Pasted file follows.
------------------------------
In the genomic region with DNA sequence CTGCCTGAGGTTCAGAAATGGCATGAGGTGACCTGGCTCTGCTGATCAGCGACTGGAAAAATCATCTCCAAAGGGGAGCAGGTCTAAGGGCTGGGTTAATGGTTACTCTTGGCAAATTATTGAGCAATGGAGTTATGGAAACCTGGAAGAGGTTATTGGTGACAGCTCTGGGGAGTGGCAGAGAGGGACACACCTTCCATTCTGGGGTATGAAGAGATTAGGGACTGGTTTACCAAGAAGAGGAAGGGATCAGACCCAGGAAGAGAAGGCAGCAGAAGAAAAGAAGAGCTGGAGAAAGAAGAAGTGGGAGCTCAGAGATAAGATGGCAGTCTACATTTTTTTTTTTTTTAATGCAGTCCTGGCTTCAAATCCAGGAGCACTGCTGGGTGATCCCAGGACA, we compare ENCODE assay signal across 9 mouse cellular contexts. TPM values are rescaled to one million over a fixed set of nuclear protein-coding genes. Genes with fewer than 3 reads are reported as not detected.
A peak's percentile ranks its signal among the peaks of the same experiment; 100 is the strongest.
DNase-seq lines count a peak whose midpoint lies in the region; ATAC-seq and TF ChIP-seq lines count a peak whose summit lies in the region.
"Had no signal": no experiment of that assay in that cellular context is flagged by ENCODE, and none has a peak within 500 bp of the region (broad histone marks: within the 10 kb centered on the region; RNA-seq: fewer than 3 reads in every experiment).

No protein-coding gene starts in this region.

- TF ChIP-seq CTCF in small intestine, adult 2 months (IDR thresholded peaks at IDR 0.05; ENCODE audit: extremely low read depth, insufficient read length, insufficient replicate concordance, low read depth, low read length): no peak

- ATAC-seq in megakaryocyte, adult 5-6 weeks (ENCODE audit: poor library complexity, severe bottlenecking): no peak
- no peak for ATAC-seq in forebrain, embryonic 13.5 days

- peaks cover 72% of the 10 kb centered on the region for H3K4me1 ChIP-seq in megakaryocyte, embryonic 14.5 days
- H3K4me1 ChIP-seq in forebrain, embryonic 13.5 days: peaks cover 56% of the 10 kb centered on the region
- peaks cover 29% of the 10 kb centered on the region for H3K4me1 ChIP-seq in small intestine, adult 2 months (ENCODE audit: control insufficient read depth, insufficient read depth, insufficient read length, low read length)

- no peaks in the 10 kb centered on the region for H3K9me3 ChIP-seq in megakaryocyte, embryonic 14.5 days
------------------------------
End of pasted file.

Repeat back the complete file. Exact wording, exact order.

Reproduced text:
In the genomic region with DNA sequence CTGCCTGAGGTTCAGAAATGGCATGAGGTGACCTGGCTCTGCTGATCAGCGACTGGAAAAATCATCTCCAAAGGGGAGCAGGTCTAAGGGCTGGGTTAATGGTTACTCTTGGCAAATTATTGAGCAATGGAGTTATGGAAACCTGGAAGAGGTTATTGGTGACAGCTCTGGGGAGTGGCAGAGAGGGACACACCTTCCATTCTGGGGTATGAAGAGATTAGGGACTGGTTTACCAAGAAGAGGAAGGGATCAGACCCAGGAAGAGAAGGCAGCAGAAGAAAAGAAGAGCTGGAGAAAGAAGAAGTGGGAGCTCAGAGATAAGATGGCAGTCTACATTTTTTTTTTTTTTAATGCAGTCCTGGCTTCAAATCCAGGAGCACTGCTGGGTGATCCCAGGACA, we compare ENCODE assay signal across 9 mouse cellular contexts. TPM values are rescaled to one million over a fixed set of nuclear protein-coding genes. Genes with fewer than 3 reads are reported as not detected.
A peak's percentile ranks its signal among the peaks of the same experiment; 100 is the strongest.
DNase-seq lines count a peak whose midpoint lies in the region; ATAC-seq and TF ChIP-seq lines count a peak whose summit lies in the region.
"Had no signal": no experiment of that assay in that cellular context is flagged by ENCODE, and none has a peak within 500 bp of the region (broad histone marks: within the 10 kb centered on the region; RNA-seq: fewer than 3 reads in every experiment).

No protein-coding gene starts in this region.

- TF ChIP-seq CTCF in small intestine, adult 2 months (IDR thresholded peaks at IDR 0.05; ENCODE audit: extremely low read depth, insufficient read length, insufficient replicate concordance, low read depth, low read length): no peak

- ATAC-seq in megakaryocyte, adult 5-6 weeks (ENCODE audit: poor library complexity, severe bottlenecking): no peak
- no peak for ATAC-seq in forebrain, embryonic 13.5 days

- peaks cover 72% of the 10 kb centered on the region for H3K4me1 ChIP-seq in megakaryocyte, embryonic 14.5 days
- H3K4me1 ChIP-seq in forebrain, embryonic 13.5 days: peaks cover 56% of the 10 kb centered on the region
- peaks cover 29% of the 10 kb centered on the region for H3K4me1 ChIP-seq in small intestine, adult 2 months (ENCODE audit: control insufficient read depth, insufficient read depth, insufficient read length, low read length)

- no peaks in the 10 kb centered on the region for H3K9me3 ChIP-seq in megakaryocyte, embryonic 14.5 days